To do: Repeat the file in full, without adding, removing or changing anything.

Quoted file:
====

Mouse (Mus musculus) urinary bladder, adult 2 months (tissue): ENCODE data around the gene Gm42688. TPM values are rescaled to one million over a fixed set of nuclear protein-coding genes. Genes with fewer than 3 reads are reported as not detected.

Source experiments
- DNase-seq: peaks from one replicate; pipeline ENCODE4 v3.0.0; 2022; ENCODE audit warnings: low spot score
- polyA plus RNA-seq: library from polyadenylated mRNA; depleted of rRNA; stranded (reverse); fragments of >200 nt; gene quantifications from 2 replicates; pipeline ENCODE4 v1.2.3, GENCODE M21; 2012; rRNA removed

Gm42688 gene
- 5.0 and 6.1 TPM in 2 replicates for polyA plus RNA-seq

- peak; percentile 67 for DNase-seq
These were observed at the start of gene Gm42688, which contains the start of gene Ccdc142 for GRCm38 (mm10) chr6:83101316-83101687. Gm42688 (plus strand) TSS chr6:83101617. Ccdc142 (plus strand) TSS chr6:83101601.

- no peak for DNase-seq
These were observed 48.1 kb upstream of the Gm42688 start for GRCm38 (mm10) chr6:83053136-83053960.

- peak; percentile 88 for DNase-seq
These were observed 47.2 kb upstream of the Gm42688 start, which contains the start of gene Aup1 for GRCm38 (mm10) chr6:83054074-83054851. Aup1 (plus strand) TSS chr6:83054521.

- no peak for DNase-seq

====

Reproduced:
Mouse (Mus musculus) urinary bladder, adult 2 months (tissue): ENCODE data around the gene Gm42688. TPM values are rescaled to one million over a fixed set of nuclear protein-coding genes. Genes with fewer than 3 reads are reported as not detected.

Source experiments
- DNase-seq: peaks from one replicate; pipeline ENCODE4 v3.0.0; 2022; ENCODE audit warnings: low spot score
- polyA plus RNA-seq: library from polyadenylated mRNA; depleted of rRNA; stranded (reverse); fragments of >200 nt; gene quantifications from 2 replicates; pipeline ENCODE4 v1.2.3, GENCODE M21; 2012; rRNA removed

Gm42688 gene
- 5.0 and 6.1 TPM in 2 replicates for polyA plus RNA-seq

- peak; percentile 67 for DNase-seq
These were observed at the start of gene Gm42688, which contains the start of gene Ccdc142 for GRCm38 (mm10) chr6:83101316-83101687. Gm42688 (plus strand) TSS chr6:83101617. Ccdc142 (plus strand) TSS chr6:83101601.

- no peak for DNase-seq
These were observed 48.1 kb upstream of the Gm42688 start for GRCm38 (mm10) chr6:83053136-83053960.

- peak; percentile 88 for DNase-seq
These were observed 47.2 kb upstream of the Gm42688 start, which contains the start of gene Aup1 for GRCm38 (mm10) chr6:83054074-83054851. Aup1 (plus strand) TSS chr6:83054521.

- no peak for DNase-seq